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RETAIL RETURNS TO NYC: With rents on the decline in New York, there is plenty of cheap space available for retailers on the prowl. Jones Apparel Group is one that’s taking advantage of the increased opportunities. Nine West’s parent recently secured a flagship space at International Plaza, 750 Lexington Ave., for its newest retail concept, Shoe Woo. Faith Hope Consolo, chairman of the retail leasing division at Prudential Douglas Elliman, who worked on the deal, told Footwear News the store is set to open this summer. Real estate firm Cushman & Wakefield also is optimistic about retail opportunities in Manhattan and highlighted the borough’s expansive availability during a presentation last week on first-quarter trends. “The worst is behind us,” said Ken McCarthy, Cushman’s managing director of the New York area, who expects conditions to gradually improve by 2010. “Retail is holding its own,” added Joe Harbert, COO of the firm’s New York metro region. “[Transactions] are now back at 2007 levels, and 2007 was not a bad year.” In the first quarter of 2009, many of Manhattan’s submarkets saw significant declines in asking rents. Most notably, the section of Fifth Avenue between 42nd and 49th streets — where availability is the highest of all Manhattan shopping neighborhoods — saw ground-floor asking rents fall 20 percent to $596 per square foot, from $743 per foot at the end of 2008. Madison Avenue’s ground-floor rents dropped 10 percent to $947 per square foot in the first quarter, representing the first time in two years the shopping stretch between 57th and 72nd streets has fallen below $1,000. Soho’s average ground-floor asking rents dropped to $241 per square foot, a 14 percent decrease from this time last year, while on the Upper West Side, along Broadway from 60th to 86th streets, average ground-floor asking rents dropped 7 percent from last year, to $344 per square foot.
— JESSICA PALLAY & LINDSAY E. SAMMON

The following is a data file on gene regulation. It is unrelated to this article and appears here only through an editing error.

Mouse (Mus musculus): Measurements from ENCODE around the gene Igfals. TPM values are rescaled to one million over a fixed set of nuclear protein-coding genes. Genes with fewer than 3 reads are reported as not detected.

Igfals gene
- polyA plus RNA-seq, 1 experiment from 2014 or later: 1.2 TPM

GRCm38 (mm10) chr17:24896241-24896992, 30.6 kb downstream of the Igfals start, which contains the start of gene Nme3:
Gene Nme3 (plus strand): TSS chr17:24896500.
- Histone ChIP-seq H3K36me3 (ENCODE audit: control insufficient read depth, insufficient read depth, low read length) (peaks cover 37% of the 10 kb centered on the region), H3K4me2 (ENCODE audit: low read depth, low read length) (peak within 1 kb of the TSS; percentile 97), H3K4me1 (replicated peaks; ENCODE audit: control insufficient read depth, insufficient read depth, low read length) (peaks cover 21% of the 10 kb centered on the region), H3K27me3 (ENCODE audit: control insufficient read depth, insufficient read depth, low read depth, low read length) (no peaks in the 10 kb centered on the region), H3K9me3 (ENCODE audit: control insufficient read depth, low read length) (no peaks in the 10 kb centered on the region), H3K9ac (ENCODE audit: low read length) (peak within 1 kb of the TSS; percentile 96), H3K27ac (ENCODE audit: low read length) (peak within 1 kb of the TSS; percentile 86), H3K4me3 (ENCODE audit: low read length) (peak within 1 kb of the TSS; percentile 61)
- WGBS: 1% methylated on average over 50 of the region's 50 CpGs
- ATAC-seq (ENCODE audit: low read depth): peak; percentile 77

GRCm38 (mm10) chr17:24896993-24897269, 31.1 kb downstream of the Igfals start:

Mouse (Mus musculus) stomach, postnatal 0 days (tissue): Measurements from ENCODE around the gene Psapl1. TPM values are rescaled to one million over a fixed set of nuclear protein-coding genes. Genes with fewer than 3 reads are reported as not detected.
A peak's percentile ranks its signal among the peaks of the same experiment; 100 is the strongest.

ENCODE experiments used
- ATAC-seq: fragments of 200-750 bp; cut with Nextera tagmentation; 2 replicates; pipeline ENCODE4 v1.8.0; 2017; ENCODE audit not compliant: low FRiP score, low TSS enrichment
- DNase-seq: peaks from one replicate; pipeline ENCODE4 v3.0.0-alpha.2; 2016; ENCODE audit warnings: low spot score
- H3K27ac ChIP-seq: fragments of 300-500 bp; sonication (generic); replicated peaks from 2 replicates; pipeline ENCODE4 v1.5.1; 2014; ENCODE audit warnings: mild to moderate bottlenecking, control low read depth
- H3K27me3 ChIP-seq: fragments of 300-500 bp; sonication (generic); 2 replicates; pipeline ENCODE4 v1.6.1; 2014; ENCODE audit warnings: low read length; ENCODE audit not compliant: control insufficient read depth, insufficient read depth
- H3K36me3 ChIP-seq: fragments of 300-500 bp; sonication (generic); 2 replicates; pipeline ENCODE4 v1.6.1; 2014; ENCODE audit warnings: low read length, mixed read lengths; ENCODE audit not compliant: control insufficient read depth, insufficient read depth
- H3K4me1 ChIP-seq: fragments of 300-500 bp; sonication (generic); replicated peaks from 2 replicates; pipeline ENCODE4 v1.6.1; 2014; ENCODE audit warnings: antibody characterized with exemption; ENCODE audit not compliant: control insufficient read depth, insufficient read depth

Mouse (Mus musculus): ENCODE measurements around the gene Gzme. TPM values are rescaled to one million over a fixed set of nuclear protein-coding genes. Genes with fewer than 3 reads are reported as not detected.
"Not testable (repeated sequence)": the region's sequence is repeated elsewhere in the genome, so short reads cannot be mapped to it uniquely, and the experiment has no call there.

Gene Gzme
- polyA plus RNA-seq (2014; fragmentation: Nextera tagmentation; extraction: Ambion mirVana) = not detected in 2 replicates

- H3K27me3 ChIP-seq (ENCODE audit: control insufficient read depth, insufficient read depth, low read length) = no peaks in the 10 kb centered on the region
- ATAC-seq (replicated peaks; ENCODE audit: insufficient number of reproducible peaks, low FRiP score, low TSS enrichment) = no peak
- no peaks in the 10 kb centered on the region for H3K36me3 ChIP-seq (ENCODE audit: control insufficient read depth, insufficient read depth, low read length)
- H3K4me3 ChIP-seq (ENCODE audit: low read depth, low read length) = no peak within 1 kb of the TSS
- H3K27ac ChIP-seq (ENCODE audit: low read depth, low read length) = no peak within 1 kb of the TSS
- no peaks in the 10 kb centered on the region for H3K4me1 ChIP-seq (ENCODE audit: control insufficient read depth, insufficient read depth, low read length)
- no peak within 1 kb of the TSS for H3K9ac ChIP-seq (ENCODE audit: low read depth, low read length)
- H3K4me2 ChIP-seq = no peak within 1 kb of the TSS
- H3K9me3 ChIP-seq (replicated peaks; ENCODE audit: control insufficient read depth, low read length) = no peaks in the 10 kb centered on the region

TEEN CHOICES: Although teen spending on fashion-related items took a nosedive this spring, footwear remains a bright spot for young consumers, according to the most recent “Taking Stock with Teens” survey conducted by Piper Jaffray. Footwear spending in spring ’09 increased by 4 percent from the same period last year, while fashion purchases as a whole dropped by 14 percent. “Footwear is emerging as the trend-right status item of choice for teens,” Jeffrey Klinefelter, a senior research analyst at Piper Jaffray, said in the report. Nike remained the most sought-after footwear brand for both girls and boys, growing its market share by 2 percentage points to represent the top brand among 33 percent of all students polled. Ugg Australia made a significant jump in the rankings, coming in as the second-hottest brand for all students polled, with 7 percent of the votes. Steve Madden, on the other hand, dropped to the No. 5 slot of preferred footwear brands, after ranking within the top three for all students since Piper Jaffray began its survey in fall ’02. The report also highlighted a trend toward more male shoe shopping. For the first time since fall ’06, young men said they allotted a higher percentage of their spending for footwear than their female counterparts, although their total annual shoe bill — $202 per year versus $333 for women — still lags behind.
RECALL WRAP: Wal-Mart Stores Inc. was the target of two voluntary shoe recalls last week. The U.S. Consumer Product Safety Commission deemed Buster Brown & Co.’s Cars Fleece Clog children’s shoe a choking hazard due to its four detachable decorative wheels. (Buster Brown is owned by St. Louis-based Brown Shoe Co.) About 91,000 pairs of the shoes, manufactured by Pagoda International Footwear Ltd., of Hong Kong, were distributed in the U.S. and Canada. The commission also recalled about 200,000 pairs of women’s pointed-toe slingback shoes from Wal-Mart’s George line, manufactured by Joyfair Footwear, of Taipei, Taiwan, due to a falling hazard.